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Geoff Shilling

Principal Engineer

Email

gbs@apl.washington.edu

Phone

206-221-7261

Department Affiliation

Ocean Physics

Publications

2000-present and while at APL-UW

Multi-month dissipation estimates using microstructure from autonomous underwater gliders

Rainville, L., J.I. Gobat, C.M. Lee, and G.B. Shilling, "Multi-month dissipation estimates using microstructure from autonomous underwater gliders," Oceanography, 30, 49-50, doi:10.5670/oceanog.2017.219, 2017.

More Info

1 Jun 2017

Ocean turbulence is inherently episodic and patchy. It is the primary mechanism that transforms water mass properties and drives the exchanges of heat, freshwater, and momentum across the water column. Given its episodic nature, capturing the net impact of turbulence via direct measurements requires sustained observations over extended temporal and/or broad spatial scales.

Near-real-time acoustic monitoring of beaked whales and other cetaceans using a Seaglider

Klinck, H., D.K. Mellinger, K. Klinck, N.M. Bogue, J.C. Luby, W.A. Jump, G.B. Shilling, T. Litchendorf, A.S. Wood, G.S. Schorr, and R.W. Baird, "Near-real-time acoustic monitoring of beaked whales and other cetaceans using a Seaglider," Plos One, 7, e36128, doi:10.1371/journal.pone.0036128, 2012.

More Info

18 May 2012

In most areas, estimating the presence and distribution of cryptic marine mammal species, such as beaked whales, is extremely difficult using traditional observational techniques such as ship-based visual line transect surveys. Because acoustic methods permit detection of animals underwater, at night, and in poor weather conditions, passive acoustic observation has been used increasingly often over the last decade to study marine mammal distribution, abundance, and movements, as well as for mitigation of potentially harmful anthropogenic effects. However, there is demand for new, cost-effective tools that allow scientists to monitor areas of interest autonomously with high temporal and spatial resolution in near-real time. Here we describe an autonomous underwater vehicle — a glider — equipped with an acoustic sensor and onboard data processing capabilities to passively scan an area for marine mammals in near-real time. The instrument developed here can be used to cost-effectively screen areas of interest for marine mammals for several months at a time. The near-real-time detection and reporting capabilities of the glider can help to protect marine mammals during potentially harmful anthropogenic activities such as seismic exploration for sub-sea fossil fuels or naval sonar exercises. Furthermore, the glider is capable of under-ice operation, allowing investigation of otherwise inaccessible polar environments that are critical habitats for many endangered marine mammal species.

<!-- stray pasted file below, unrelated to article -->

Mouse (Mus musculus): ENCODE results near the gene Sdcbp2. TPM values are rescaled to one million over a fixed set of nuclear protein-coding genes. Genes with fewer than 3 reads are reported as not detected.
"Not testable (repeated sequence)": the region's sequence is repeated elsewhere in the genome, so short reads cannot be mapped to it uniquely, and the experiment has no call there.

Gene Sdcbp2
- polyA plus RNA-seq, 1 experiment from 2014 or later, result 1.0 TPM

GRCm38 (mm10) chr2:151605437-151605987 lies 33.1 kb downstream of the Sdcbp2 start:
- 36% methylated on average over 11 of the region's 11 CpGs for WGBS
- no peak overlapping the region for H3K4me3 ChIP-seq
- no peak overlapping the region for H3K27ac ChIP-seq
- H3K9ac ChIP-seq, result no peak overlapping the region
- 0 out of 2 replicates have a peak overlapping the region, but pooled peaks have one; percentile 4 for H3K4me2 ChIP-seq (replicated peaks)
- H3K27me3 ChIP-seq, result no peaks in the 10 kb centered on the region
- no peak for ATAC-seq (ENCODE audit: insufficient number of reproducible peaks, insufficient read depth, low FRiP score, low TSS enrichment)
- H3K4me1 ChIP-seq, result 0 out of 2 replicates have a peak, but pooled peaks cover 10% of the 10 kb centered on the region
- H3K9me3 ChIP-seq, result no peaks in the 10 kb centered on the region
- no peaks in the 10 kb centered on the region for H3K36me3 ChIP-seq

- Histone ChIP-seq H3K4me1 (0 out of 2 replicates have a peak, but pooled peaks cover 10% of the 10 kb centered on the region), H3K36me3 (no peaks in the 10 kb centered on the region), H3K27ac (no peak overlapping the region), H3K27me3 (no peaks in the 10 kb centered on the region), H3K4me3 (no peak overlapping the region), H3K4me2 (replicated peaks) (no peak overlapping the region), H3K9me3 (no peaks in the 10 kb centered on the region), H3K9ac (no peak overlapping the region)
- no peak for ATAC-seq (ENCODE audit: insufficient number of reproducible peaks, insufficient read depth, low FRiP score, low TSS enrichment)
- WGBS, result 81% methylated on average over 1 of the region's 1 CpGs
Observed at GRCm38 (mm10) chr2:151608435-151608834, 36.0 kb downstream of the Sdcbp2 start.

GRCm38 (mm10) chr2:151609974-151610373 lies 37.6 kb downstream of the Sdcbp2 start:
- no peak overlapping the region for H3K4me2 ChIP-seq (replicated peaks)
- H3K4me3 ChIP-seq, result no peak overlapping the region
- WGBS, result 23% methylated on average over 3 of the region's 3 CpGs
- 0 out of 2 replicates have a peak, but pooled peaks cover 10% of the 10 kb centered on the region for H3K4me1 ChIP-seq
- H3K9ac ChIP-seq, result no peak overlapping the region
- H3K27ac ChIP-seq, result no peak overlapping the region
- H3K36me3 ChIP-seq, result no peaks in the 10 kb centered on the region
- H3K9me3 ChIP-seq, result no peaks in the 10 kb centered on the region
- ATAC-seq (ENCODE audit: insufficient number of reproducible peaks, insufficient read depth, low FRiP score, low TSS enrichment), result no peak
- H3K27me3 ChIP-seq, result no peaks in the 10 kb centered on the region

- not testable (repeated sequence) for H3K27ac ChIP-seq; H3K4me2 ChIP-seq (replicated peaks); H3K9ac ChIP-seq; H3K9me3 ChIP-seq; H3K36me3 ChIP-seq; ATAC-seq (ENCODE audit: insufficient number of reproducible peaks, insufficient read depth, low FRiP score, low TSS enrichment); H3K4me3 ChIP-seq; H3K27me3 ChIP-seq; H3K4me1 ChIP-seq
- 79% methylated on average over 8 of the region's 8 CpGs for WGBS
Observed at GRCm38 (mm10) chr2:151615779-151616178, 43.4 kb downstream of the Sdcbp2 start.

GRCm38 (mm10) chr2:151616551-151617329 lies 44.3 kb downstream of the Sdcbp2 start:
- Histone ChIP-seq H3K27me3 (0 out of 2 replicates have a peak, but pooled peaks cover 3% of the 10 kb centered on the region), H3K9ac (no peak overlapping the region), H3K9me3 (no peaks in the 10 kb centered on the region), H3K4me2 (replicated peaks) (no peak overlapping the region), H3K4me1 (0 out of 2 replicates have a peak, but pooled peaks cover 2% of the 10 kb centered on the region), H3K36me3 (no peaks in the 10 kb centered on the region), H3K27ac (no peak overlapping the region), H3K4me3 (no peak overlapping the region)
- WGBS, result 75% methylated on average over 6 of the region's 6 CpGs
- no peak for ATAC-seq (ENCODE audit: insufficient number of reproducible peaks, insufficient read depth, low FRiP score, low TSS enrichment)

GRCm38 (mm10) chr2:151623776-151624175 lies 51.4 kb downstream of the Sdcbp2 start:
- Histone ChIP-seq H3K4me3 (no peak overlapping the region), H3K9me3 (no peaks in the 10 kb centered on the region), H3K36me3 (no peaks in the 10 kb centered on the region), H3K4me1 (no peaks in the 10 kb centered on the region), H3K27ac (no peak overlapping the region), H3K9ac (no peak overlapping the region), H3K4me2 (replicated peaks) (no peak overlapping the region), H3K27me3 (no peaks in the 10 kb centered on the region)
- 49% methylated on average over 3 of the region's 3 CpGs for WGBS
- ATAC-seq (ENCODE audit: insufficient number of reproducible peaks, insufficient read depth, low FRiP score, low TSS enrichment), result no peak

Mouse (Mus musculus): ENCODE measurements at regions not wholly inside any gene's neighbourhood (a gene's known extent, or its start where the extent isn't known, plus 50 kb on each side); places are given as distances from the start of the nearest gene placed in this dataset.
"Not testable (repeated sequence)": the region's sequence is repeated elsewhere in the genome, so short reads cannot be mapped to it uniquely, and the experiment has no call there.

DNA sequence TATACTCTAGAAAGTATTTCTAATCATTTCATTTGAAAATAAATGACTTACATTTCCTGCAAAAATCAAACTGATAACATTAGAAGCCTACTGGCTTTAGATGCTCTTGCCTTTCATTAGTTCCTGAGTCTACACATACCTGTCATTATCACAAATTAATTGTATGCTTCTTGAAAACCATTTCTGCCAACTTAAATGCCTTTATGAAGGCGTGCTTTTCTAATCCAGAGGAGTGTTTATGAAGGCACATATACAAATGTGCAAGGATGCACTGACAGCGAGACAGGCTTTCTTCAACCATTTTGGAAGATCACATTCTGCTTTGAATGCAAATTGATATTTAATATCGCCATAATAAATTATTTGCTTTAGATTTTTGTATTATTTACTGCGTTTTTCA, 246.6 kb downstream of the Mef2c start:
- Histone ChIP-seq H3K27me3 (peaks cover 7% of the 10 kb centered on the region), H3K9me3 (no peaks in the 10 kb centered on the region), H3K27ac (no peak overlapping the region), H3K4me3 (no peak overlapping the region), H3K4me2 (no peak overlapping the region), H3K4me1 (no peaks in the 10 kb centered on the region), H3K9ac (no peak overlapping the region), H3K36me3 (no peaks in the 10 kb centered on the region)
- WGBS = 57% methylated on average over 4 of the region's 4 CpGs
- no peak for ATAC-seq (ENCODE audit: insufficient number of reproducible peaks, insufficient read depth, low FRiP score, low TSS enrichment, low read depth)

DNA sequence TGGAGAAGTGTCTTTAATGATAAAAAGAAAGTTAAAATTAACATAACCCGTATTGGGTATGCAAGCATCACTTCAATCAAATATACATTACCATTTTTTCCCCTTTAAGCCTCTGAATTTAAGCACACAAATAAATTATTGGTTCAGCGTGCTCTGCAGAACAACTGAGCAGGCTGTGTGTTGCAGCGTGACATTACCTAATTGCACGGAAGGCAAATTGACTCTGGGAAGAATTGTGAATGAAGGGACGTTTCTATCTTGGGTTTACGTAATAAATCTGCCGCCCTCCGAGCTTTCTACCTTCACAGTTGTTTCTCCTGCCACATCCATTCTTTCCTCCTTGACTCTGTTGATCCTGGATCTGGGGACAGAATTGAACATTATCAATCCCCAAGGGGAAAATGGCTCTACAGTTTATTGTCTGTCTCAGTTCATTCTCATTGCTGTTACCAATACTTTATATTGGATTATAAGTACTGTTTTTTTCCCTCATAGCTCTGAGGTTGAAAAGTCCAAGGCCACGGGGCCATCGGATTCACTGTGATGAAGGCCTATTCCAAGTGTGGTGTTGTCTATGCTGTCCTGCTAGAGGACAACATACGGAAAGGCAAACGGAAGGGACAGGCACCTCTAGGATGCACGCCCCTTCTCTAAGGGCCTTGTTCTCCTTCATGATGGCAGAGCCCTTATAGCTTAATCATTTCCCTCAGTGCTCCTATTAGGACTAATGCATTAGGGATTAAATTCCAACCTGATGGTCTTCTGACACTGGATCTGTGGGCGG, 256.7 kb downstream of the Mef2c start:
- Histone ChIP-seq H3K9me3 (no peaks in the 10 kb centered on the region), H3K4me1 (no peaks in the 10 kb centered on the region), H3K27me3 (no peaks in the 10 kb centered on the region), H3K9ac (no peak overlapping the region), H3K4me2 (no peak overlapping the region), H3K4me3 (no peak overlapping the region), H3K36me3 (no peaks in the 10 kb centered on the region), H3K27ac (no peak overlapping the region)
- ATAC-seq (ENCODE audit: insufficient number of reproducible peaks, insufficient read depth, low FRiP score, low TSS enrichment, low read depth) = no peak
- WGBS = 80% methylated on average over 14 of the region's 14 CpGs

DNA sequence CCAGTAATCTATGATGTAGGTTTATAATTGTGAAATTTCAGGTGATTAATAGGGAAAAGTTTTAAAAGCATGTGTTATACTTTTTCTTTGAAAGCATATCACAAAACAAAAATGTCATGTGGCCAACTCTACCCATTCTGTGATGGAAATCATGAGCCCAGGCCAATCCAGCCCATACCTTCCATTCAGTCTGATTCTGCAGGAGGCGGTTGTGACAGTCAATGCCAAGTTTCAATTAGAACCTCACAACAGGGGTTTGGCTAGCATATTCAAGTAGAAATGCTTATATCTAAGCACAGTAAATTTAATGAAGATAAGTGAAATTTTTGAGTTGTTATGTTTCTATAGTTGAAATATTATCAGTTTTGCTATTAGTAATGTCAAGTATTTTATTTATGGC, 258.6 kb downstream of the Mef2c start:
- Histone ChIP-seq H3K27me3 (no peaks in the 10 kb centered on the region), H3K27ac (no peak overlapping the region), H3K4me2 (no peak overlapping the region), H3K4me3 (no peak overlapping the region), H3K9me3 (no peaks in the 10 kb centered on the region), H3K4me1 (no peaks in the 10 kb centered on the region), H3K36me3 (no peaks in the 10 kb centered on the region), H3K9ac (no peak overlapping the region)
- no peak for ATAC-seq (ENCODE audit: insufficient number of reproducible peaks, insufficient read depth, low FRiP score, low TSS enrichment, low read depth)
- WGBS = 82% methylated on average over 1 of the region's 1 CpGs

Passive-acoustic monitoring of odontocetes using a Seaglider: First results of a field test in Hawaiian waters.

Klink, H., D.K. Mellniger, M.A. Roch, K. Klinck, N.M. Bogue, J.C. Luby, W.A. Jump, J.M. Pyle, G.B. Shilling, T. Litchendorf, and A.S. Wood, "Passive-acoustic monitoring of odontocetes using a Seaglider: First results of a field test in Hawaiian waters." J. Acoust. Soc. Am., 129, 2536, doi:10.1121/1.3588409, 2011.

More Info

1 Apr 2011

In fall 2009 the University of Washington, Applied Physics Laboratory conducted in collaboration with the Oregon State University, a comprehensive field test of a passive-acoustic Seaglider along the western shelf-break of the island of Hawaii. During the 3 week mission, a total of approximately 170 h of broadband acoustic data [194 kHz sampling rate] were collected. The recordings were manually analyzed by an experienced analyst for beaked whale (Ziphiidae), dolphin (Delphinidae), and sperm whale (Physeter macrocephalus) echolocation clicks as well as echo sounder pings emitted by boats in the area. Here we present and discuss first results of these data analysis, which revealed that more than 50% of the recorded files (each of 1-minute duration) contain bioacoustic signals. Furthermore the recorded data and the results of the manual analysis are used to validate and optimize an automated classifier for odontocete echolocation clicks, which was developed in a collaborative effort with San Diego State University. The algorithm is intended to be implemented on the Seaglider to enable species identification by classifying detected echolocation clicks in (near) real-time during sea trials.

Inventions

Deepglider, Autonomous Underwater Vehicle

Record of Invention Number: 47946

Geoff Shilling

Disclosure

17 Jan 2017

Temperature Microstructure Instrument Controller Logger

Record of Invention Number: 47906

Luc Rainville, Jason Gobat, Adam Huxtable, Geoff Shilling

Disclosure

6 Dec 2016

Passive Miniature Acoustic Recorder for Seaglider

Record of Invention Number: 47208

Ben Brand, Jason Gobat, Adam Huxtable, Geoff Shilling

Disclosure

22 Jan 2015

More Inventions

Acoustics Air-Sea Interaction & Remote Sensing Center for Environmental & Information Systems Center for Industrial & Medical Ultrasound Electronic & Photonic Systems Ocean Engineering Ocean Physics Polar Science Center
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